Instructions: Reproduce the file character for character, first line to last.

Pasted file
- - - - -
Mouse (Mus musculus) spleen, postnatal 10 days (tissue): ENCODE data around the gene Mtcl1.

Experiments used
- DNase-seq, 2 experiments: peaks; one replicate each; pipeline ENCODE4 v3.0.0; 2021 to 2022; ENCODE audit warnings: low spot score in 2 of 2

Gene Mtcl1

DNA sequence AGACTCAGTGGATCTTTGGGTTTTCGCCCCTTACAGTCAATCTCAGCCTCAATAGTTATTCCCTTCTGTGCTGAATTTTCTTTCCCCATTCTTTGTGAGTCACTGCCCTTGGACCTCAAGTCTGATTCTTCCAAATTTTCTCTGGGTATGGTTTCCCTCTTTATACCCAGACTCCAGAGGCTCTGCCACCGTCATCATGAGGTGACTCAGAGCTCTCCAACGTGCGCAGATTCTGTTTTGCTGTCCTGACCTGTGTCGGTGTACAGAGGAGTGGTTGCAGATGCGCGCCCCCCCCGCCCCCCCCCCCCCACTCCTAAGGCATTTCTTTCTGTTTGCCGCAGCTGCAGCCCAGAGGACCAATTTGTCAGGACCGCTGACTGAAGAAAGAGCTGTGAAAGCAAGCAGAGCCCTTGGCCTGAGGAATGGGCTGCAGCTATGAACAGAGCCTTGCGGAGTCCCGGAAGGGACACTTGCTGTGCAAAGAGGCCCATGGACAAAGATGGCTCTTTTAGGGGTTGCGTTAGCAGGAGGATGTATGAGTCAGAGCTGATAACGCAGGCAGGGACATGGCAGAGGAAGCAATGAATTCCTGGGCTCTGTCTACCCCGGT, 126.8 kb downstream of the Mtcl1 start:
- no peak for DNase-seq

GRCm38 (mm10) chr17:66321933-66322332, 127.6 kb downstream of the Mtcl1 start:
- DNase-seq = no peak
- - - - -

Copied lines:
Mouse (Mus musculus) spleen, postnatal 10 days (tissue): ENCODE data around the gene Mtcl1.

Experiments used
- DNase-seq, 2 experiments: peaks; one replicate each; pipeline ENCODE4 v3.0.0; 2021 to 2022; ENCODE audit warnings: low spot score in 2 of 2

Gene Mtcl1

DNA sequence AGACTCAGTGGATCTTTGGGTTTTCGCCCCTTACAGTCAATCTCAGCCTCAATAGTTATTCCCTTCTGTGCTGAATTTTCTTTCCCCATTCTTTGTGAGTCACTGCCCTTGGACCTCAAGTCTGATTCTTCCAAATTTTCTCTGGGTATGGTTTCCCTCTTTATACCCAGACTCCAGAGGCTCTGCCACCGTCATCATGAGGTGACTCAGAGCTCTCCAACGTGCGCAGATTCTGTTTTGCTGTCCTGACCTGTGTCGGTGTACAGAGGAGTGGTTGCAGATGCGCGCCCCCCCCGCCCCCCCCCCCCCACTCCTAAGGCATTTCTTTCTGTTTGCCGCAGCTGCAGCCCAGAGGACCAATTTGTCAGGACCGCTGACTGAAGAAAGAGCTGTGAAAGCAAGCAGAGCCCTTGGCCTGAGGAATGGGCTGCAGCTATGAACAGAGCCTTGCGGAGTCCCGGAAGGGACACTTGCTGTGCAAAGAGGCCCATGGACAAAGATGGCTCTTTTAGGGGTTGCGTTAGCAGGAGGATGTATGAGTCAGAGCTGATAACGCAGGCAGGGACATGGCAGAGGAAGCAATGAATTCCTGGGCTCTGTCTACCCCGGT, 126.8 kb downstream of the Mtcl1 start:
- no peak for DNase-seq

GRCm38 (mm10) chr17:66321933-66322332, 127.6 kb downstream of the Mtcl1 start:
- DNase-seq = no peak